When yes or no just aren’t enough

(Vital housing research questions, and what to do with the answers part 1)

One of the big disadvantages of postal surveys was that they rarely asked more than one open-ended question. And while one question can get fantastic answers (my favourite is “If there is one thing that your landlord could improve, what would that be?”) it’s still just one question out of many.

Telephone surveys really score here. Get an experienced interviewer talking to your tenants on the phone, and they can gently probe areas of dissatisfaction to find out what’s really going on. You might be aware that residents aren’t happy with repairs and maintenance, but it takes these kinds of conversations to work out exactly why, and what you can do about it. Are your contractors slow? Are minor but annoying repairs relegated to the bottom of the pile? Are additional problems being caused during repairs? Or is it simply your residents have very high expectations and don’t feel you carry out repairs quickly enough, even when they are completed within the allotted time frame?

The tables and the quotes below tell the story. You might understand that 22 per cent of your residents who are dissatisfied with their home feel that way because of the condition of the property – but reading that heating, front door and mould are the issues for one household alone, or that a resident is cold because windows won’t shut and aren’t being repaired brings home the severity of the problems and precisely what needs fixing.

Figure 1: Reasons why general needs residents are satisfied with their home

Figure 2: Reasons why residents are dissatisfied with repairs service

Clearly, there are ways to ask these questions and analyse the answers which will be most useful for housing managers, which is where we come in: experience really helps.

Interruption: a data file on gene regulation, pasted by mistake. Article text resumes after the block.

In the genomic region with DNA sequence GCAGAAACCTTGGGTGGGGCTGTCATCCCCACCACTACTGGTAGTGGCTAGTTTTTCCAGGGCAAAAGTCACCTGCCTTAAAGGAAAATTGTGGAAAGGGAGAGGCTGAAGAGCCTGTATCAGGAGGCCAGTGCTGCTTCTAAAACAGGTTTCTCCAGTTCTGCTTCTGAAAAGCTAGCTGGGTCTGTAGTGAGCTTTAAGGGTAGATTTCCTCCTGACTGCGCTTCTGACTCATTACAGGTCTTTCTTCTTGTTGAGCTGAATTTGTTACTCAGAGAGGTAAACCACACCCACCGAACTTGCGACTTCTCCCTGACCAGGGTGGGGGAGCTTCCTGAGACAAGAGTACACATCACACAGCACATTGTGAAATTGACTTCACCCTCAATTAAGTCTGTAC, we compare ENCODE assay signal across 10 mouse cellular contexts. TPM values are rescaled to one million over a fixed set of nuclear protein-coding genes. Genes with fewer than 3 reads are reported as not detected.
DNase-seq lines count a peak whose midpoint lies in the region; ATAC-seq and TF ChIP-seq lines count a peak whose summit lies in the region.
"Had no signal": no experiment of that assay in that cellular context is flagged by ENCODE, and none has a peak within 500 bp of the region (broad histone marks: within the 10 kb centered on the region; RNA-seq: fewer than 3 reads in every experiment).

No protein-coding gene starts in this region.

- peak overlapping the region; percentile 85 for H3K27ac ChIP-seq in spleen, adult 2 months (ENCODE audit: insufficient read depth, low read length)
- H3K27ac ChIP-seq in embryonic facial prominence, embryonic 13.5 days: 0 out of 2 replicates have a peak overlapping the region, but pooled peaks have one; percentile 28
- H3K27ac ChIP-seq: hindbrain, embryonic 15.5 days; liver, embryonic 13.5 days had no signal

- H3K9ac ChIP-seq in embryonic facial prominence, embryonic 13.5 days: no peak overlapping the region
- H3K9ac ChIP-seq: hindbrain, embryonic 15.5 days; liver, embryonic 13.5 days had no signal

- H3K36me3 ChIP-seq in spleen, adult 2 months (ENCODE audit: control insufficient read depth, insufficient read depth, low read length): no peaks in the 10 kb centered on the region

So when we run a telephone survey which includes open questioning, we’ll have looked at your existing data and discussed any areas where you think there may be issues. Our experienced telephone interviewers will ensure that open ended questions follow lines of enquiry where they are already picking up lower satisfaction rates, and will get information without leading tenants in a particular direction.

We will then work on the transcripts by coding key words and using Wordle to pull out the essentials, so that we can present you with a clear picture of what is happening in a report covering both quantitative and qualitative findings.

Next week, I’ll look at another aspect of the surveys themselves – the use of perception questions – before moving on in the final blog in this series to look at how we use the feedback loop process to create action plans, improve services and improve tenant satisfaction.

As always, I’m really happy to hear from you about any aspect of this, or to discuss how we can support you to carry out surveys or probe any particular aspect of resident satisfaction. As a small but specialist company, Acuity is used to providing a bespoke service to meet the very different needs of different landlords and housing associations, using our many years of experience and accumulated data to help you get – and use – the information you need.

About Denise Raine

Denise Raine is a Director of Acuity Ltd, and has specialised in tenant satisfaction and feedback research for more than 20 years.
Comments are closed.